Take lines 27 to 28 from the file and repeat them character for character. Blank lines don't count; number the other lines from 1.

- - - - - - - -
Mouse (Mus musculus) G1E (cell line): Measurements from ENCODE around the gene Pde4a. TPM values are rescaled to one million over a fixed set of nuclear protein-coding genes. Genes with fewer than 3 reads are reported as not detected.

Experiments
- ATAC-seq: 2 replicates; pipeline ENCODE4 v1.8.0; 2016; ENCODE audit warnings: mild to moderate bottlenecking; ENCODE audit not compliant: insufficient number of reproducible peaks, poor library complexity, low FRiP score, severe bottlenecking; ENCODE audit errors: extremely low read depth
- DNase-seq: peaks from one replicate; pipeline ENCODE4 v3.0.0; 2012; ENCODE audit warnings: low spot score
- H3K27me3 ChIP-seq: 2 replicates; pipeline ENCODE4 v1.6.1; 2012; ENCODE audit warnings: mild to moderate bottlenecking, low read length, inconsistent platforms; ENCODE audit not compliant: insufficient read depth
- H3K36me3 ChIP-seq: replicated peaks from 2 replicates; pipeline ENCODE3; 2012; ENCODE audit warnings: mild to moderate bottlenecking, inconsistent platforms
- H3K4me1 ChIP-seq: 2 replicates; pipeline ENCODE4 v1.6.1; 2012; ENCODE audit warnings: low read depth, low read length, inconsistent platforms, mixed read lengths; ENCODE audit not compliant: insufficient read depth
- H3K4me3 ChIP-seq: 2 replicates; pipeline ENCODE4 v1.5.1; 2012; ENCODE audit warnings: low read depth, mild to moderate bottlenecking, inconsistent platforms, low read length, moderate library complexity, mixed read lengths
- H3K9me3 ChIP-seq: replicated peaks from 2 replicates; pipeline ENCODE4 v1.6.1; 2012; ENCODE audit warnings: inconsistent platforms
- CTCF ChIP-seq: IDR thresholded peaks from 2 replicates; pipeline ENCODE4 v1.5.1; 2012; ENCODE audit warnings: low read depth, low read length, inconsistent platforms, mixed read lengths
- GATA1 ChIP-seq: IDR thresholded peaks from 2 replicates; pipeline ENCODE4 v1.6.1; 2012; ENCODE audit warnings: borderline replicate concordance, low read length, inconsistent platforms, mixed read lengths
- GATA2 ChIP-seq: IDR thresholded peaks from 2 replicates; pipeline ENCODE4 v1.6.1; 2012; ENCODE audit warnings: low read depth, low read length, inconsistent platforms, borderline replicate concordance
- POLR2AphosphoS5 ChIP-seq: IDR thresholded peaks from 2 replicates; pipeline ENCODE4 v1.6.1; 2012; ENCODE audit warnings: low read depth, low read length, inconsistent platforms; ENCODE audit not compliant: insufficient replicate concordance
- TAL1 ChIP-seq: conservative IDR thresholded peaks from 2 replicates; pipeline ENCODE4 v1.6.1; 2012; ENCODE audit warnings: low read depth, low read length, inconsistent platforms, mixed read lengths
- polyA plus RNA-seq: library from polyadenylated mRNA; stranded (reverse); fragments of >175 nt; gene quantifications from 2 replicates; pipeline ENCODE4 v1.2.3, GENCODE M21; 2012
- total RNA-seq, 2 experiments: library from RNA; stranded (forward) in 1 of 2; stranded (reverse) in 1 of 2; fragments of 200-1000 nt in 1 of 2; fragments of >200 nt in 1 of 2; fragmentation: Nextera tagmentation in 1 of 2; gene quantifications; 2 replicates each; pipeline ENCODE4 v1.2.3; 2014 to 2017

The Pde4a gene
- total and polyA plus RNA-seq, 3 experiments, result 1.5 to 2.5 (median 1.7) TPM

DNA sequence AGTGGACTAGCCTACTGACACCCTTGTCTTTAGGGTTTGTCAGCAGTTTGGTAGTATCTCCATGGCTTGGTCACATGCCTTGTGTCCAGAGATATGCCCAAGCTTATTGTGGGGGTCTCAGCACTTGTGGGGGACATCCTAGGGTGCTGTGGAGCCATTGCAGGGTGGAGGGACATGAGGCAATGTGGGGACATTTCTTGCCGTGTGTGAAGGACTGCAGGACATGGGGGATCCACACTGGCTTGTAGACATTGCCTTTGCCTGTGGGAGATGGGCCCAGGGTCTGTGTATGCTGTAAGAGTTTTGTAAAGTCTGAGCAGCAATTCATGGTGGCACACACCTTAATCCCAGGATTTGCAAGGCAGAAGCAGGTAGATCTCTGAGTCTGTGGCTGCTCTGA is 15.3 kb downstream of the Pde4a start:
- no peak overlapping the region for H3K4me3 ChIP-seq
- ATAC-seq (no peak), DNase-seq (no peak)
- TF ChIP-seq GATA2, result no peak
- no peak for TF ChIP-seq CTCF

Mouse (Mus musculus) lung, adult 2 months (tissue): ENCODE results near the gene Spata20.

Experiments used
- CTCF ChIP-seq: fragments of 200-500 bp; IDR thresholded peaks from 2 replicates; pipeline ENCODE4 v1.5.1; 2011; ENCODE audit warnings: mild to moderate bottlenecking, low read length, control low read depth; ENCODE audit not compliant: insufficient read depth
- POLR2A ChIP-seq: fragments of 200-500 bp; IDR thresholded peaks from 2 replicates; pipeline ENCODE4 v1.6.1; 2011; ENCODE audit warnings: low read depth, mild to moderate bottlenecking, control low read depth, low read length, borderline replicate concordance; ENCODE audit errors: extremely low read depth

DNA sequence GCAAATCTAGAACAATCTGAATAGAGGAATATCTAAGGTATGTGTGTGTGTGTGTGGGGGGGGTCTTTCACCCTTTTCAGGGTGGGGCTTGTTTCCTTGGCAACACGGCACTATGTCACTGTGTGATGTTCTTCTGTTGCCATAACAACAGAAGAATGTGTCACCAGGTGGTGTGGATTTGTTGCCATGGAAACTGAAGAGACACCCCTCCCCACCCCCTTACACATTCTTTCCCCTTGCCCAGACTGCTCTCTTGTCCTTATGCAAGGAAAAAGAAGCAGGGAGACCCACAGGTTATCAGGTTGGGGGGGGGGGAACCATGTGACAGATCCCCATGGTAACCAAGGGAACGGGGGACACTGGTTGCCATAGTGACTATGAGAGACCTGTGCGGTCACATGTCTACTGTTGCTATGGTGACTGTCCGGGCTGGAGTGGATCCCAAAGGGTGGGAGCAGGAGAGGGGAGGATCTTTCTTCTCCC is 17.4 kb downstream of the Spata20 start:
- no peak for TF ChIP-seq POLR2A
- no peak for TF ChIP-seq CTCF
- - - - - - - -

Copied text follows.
- POLR2A ChIP-seq: fragments of 200-500 bp; IDR thresholded peaks from 2 replicates; pipeline ENCODE4 v1.6.1; 2011; ENCODE audit warnings: low read depth, mild to moderate bottlenecking, control low read depth, low read length, borderline replicate concordance; ENCODE audit errors: extremely low read depth

DNA sequence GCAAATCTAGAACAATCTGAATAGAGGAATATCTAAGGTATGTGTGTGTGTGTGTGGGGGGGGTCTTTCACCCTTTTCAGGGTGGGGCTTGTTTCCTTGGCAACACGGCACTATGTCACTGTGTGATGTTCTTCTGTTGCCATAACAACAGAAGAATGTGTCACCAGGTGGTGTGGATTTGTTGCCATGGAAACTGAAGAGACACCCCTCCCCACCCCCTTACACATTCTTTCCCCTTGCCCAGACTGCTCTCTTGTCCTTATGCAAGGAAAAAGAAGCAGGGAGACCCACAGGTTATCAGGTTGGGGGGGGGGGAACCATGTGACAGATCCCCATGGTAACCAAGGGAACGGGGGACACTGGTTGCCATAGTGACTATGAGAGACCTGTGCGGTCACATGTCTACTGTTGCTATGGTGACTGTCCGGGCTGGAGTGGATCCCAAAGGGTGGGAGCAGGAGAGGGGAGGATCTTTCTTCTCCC is 17.4 kb downstream of the Spata20 start: